• For at least one academic period during the tax year, the student must have carried at least 50% of the normal workload for their course of study. The student must be enrolled in a course of study that leads to a degree, certificate, or other recognized education credential.
  • The student must not have a conviction for a felony drug offense.

Who cannot claim the American Opportunity Tax Credit?

In general, the following people cannot claim the AOTC:

  • Taxpayers whose filing status is married filing separately
  • People who are claimed as a dependent on another taxpayer’s tax return. For example, a student cannot claim the AOTC if the student is listed as a dependent on their parents’ tax return
  • Taxpayers with a modified adjusted gross income (MAGI) of:
    • $90,000 or more for single taxpayers
    • $180,000 for married couples filing jointly
  • Either the taxpayer or the taxpayer’s spouse was a nonresident alien for any part of the current year, and did not choose to be treated as a resident alien for tax purposes
  • Taxpayers without a Social Security number or individual taxpayer identification number (ITIN) by the due date of the tax return.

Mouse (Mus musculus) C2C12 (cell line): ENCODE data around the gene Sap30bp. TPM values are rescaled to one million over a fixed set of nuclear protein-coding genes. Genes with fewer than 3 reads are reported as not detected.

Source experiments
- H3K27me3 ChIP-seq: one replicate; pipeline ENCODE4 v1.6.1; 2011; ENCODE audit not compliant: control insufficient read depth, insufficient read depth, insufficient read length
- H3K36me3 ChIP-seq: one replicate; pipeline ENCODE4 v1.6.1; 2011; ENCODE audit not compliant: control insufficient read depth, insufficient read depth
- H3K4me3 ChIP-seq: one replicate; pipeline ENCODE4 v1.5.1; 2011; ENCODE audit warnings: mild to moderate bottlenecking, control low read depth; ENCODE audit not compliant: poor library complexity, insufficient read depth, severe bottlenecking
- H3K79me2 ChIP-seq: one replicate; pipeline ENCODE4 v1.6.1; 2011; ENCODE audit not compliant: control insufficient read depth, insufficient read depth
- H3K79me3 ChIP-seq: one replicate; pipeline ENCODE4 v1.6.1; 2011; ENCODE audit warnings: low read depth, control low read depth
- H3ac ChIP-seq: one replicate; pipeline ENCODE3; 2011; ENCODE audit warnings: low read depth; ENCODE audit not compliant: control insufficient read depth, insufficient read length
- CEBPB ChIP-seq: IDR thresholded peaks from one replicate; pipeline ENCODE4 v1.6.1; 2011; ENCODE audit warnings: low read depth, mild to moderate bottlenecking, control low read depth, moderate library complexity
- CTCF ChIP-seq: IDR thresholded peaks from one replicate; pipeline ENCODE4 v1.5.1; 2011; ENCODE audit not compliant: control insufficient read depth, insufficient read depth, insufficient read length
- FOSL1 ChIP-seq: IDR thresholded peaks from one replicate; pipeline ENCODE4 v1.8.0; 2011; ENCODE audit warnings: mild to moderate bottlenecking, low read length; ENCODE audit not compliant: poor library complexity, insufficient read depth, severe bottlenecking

Below is a flow chart from IRS Publication 970 that outlines how you might determine whether you’re eligible for the AOTC.

IRS Publication 970 contains a flowchart to help determine AOTC eligibility.
This IRS flowchart helps taxpayers understand who is eligible for the AOTC

What is the Lifetime Learning Credit?

The Lifetime Learning Credit is another education credit for students or taxpayers whose dependents are students.

How much is the Lifetime Learning Credit?

The Lifetime Learning tax credit represents 20% of a student’s eligible expenses for higher education, up to $10,000 per year. This means that the taxpayer can use the Lifetime Learning Credit to reduce their total tax bill by up to $2,000 per year.

Unlike the AOTC, there is no limit on the number of years a taxpayer may use the Lifetime Learning Credit. However, the Lifetime Learning Credit is a nonrefundable tax credit, so it cannot lower taxable income below zero.

The Lifetime Learning Credit gives a smaller tax benefit than the AOTC, but may be good for taxpayers in the following situations:

  • Taxpayers who have already used their 4 years of AOTC eligibility